Chinese in Boston: 1870-1965

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Chinese Americans in Boston trace their historical origins to pioneering settlements of merchants, workers, and students in different parts of New England. After the 1880s, hundreds of Chinese arrived in Boston. Beginning as a bachelor male–dominated society, the Chinese in Boston gradually developed stronger bonds of family and community life. Spared natural disasters that characterized the Chinese immigrant experience in the West, Boston's Chinatown nonetheless faced challenges of urban renewal and environmental degradation. Through their participation in community organizations, merchant activities, educational opportunities, and civic protests, the Chinese in Boston persevered, simultaneously maintaining their Chinese identity and acculturating into America. They formed a close-knit community that distinguished Boston's Chinatown as one of the oldest and most enduring Chinese neighborhoods on the East Coast.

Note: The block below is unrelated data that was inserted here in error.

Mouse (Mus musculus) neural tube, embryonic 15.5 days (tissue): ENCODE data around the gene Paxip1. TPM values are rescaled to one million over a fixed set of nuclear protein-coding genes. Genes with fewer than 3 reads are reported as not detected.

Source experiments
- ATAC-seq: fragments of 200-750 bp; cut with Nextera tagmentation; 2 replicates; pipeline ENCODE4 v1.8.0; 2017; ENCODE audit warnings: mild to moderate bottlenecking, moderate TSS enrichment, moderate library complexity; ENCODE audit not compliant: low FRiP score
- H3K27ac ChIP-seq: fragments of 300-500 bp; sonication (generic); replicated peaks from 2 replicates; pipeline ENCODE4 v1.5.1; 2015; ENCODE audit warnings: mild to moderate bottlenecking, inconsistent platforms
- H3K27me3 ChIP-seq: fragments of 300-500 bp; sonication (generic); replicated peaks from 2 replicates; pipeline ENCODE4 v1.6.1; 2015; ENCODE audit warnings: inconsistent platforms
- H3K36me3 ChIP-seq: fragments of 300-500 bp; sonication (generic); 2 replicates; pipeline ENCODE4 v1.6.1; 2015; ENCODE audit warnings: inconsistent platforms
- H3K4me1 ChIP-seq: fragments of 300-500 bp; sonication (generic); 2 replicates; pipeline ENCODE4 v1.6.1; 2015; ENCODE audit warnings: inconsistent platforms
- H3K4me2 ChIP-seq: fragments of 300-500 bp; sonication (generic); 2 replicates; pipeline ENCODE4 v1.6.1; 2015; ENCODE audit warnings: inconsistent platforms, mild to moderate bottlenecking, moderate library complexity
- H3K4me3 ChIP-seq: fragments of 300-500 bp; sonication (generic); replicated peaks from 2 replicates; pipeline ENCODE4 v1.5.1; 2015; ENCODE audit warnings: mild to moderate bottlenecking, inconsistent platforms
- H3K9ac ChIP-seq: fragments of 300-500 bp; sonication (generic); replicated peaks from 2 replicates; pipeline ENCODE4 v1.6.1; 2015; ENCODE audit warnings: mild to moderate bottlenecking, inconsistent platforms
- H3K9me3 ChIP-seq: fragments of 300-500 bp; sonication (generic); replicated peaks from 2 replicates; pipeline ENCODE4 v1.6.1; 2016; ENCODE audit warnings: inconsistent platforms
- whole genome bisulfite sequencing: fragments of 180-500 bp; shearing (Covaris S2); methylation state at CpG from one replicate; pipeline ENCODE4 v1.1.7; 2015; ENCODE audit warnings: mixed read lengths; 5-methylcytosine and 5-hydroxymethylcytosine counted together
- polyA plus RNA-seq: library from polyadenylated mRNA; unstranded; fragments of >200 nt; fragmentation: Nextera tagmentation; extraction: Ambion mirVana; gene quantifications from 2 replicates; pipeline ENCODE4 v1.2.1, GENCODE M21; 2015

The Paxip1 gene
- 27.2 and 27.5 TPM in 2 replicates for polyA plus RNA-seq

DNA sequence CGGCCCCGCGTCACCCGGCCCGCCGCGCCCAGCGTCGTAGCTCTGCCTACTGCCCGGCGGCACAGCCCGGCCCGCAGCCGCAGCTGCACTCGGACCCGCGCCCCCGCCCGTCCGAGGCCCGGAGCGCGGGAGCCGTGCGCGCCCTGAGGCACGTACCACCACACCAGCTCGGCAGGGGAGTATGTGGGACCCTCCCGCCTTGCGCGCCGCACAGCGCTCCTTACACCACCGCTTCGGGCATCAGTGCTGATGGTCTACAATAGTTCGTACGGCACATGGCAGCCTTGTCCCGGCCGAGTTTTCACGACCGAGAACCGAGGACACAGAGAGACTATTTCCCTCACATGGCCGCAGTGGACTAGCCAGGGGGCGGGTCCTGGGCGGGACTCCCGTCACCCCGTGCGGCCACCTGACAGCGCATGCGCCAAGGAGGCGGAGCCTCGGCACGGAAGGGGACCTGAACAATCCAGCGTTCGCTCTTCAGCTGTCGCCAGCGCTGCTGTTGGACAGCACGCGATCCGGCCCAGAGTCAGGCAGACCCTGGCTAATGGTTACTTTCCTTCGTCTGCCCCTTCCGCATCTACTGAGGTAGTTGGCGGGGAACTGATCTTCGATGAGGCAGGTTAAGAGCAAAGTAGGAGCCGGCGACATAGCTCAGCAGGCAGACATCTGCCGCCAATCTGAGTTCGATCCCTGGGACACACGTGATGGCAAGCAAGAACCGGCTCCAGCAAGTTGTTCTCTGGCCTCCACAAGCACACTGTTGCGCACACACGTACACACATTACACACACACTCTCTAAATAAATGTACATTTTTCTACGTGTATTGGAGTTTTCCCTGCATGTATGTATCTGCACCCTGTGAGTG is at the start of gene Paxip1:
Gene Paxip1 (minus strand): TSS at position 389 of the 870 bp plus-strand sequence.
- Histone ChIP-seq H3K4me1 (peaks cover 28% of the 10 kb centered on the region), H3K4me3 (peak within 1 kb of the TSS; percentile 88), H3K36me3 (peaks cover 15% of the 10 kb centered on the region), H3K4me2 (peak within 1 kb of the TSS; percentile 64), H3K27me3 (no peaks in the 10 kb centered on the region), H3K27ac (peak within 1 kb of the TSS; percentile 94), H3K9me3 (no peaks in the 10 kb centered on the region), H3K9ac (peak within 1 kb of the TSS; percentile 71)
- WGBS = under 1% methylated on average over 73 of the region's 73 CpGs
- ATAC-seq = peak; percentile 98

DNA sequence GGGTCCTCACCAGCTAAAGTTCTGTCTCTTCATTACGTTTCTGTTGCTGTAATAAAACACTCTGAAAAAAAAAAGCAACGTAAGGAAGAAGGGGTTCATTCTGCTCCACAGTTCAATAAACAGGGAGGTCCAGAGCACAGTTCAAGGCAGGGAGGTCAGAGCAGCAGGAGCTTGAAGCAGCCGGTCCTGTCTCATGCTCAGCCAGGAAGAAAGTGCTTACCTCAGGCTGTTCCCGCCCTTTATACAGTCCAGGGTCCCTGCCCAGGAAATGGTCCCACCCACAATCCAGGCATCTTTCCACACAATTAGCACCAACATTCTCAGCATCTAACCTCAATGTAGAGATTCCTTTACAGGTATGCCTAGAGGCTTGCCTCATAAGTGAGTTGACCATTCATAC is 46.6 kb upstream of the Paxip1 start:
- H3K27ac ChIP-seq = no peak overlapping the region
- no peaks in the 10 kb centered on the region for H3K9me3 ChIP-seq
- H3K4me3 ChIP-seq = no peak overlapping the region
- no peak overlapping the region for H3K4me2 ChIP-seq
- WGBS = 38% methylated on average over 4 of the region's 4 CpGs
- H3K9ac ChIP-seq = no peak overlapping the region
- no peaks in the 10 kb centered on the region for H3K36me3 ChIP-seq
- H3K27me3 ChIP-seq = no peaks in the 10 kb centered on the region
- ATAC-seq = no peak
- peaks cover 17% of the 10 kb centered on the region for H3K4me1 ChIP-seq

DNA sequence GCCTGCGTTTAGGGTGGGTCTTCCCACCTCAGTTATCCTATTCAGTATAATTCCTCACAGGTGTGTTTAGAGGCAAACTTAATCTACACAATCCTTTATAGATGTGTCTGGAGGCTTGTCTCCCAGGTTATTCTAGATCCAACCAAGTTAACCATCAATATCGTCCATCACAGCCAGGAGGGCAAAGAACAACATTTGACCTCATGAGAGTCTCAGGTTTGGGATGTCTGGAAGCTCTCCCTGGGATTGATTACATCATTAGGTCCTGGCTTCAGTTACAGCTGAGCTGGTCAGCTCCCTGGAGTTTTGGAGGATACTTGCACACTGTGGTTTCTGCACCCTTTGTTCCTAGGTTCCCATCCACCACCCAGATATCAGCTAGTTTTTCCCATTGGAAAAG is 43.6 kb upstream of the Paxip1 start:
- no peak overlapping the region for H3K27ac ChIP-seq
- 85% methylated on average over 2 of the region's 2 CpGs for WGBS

ISBN: 9780738555294
Format: Paperback
Publisher: Arcadia Publishing
State: Massachusetts
Series: Images of America
Images: 200
Pages: 128
Dimensions: 6.5 (w) x 9.25 (h)
Wing-kai To is an associate professor of history and coordinator of Asian studies at Bridgewater State College. The Chinese Historical Society of New England was founded in 1992 to document, preserve, and promote the history and legacy of Chinese immigration in New England. Many of the photographs, published for the first time, are drawn from the collections of families and organizations to produce the first comprehensive visual history of Chinese Americans in Boston.
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